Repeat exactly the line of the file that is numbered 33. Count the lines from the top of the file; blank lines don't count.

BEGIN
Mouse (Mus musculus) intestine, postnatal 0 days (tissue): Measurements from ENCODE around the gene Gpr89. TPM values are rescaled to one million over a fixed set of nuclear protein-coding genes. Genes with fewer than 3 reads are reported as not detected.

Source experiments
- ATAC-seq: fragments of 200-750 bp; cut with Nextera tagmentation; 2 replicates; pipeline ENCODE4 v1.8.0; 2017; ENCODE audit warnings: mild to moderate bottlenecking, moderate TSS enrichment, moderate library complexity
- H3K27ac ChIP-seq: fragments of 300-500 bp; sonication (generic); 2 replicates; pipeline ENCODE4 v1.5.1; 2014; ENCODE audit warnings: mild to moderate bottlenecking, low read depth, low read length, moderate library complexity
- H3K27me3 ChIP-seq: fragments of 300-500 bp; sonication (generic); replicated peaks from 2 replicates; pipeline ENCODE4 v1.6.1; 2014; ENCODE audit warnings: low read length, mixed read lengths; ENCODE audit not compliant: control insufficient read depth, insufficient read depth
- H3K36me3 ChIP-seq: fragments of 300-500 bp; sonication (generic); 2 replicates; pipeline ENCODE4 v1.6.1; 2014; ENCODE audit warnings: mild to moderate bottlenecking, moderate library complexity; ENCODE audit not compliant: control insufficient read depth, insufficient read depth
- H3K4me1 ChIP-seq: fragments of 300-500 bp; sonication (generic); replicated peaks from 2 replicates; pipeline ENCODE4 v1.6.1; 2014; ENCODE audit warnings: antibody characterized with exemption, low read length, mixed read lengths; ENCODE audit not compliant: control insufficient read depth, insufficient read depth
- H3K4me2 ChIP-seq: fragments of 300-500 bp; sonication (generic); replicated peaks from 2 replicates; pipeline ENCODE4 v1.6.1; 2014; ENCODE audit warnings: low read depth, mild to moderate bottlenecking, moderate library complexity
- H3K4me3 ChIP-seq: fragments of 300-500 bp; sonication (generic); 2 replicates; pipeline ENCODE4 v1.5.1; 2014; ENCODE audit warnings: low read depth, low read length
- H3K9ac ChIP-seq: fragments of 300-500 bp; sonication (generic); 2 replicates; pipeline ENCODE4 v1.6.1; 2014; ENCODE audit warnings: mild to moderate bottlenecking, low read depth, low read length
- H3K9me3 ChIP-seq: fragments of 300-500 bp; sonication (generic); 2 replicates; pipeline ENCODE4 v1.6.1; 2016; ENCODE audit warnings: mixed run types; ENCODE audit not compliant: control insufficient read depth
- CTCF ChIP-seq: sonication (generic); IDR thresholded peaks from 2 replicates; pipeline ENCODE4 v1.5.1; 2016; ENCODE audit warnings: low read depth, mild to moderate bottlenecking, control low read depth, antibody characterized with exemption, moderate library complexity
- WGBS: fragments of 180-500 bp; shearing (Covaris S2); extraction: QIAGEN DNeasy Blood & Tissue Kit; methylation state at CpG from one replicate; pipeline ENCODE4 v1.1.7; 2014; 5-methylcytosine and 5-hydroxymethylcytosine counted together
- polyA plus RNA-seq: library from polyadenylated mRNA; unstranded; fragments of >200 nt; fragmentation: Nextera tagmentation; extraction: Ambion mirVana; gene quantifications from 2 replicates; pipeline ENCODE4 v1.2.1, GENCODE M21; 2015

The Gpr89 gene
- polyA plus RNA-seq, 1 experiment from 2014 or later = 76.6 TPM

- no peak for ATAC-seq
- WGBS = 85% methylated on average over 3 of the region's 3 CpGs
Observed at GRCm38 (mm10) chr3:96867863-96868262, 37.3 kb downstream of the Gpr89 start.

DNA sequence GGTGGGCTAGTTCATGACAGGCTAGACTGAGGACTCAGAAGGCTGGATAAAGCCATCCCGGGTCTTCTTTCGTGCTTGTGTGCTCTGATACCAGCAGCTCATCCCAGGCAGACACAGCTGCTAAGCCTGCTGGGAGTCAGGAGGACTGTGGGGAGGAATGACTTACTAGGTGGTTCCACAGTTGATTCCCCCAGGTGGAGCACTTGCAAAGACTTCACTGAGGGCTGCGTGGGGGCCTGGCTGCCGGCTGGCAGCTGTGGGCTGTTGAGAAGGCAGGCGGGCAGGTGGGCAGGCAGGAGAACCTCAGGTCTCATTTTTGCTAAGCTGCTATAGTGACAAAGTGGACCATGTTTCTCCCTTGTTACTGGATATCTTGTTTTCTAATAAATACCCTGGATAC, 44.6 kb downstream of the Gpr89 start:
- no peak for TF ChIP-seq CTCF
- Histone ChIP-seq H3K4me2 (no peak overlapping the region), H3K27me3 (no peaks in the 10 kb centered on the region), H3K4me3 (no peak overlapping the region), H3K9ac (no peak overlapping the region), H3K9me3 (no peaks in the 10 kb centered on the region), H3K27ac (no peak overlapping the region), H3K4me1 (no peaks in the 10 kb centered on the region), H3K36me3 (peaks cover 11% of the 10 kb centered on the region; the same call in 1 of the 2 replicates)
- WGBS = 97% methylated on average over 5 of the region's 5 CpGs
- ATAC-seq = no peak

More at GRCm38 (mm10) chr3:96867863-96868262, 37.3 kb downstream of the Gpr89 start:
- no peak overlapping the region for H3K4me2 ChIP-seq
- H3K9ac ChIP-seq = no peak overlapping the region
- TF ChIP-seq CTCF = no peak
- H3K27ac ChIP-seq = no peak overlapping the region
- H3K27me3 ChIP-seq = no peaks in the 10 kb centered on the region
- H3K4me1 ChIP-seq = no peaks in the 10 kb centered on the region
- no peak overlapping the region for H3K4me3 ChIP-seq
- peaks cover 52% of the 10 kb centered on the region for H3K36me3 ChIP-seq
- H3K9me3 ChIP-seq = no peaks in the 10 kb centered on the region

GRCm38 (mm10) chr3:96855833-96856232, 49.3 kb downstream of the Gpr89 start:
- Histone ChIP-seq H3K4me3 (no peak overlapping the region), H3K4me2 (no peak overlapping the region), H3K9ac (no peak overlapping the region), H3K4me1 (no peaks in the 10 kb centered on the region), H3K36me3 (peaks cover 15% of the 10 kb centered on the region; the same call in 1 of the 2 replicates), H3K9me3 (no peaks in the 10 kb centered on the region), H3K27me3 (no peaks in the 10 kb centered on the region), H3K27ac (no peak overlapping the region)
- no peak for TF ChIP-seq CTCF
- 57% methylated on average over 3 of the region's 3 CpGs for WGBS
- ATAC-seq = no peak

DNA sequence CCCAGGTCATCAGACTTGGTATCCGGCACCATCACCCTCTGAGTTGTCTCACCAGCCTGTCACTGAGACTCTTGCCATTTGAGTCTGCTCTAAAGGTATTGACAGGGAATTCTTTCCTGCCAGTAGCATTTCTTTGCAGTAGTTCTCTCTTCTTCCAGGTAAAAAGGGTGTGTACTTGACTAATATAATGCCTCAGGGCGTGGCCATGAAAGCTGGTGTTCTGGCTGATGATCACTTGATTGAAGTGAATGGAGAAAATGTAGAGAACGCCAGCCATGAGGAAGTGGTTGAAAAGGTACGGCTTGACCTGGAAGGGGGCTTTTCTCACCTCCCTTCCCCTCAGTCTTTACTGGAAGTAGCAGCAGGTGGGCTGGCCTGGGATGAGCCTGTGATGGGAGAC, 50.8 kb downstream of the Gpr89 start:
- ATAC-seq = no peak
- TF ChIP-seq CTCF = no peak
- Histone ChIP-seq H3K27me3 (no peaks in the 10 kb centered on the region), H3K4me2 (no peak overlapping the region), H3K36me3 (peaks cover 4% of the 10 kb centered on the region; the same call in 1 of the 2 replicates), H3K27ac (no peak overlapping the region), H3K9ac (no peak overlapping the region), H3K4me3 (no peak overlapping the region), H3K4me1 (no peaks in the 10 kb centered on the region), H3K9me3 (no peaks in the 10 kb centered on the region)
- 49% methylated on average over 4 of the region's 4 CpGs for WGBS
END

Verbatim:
- peaks cover 52% of the 10 kb centered on the region for H3K36me3 ChIP-seq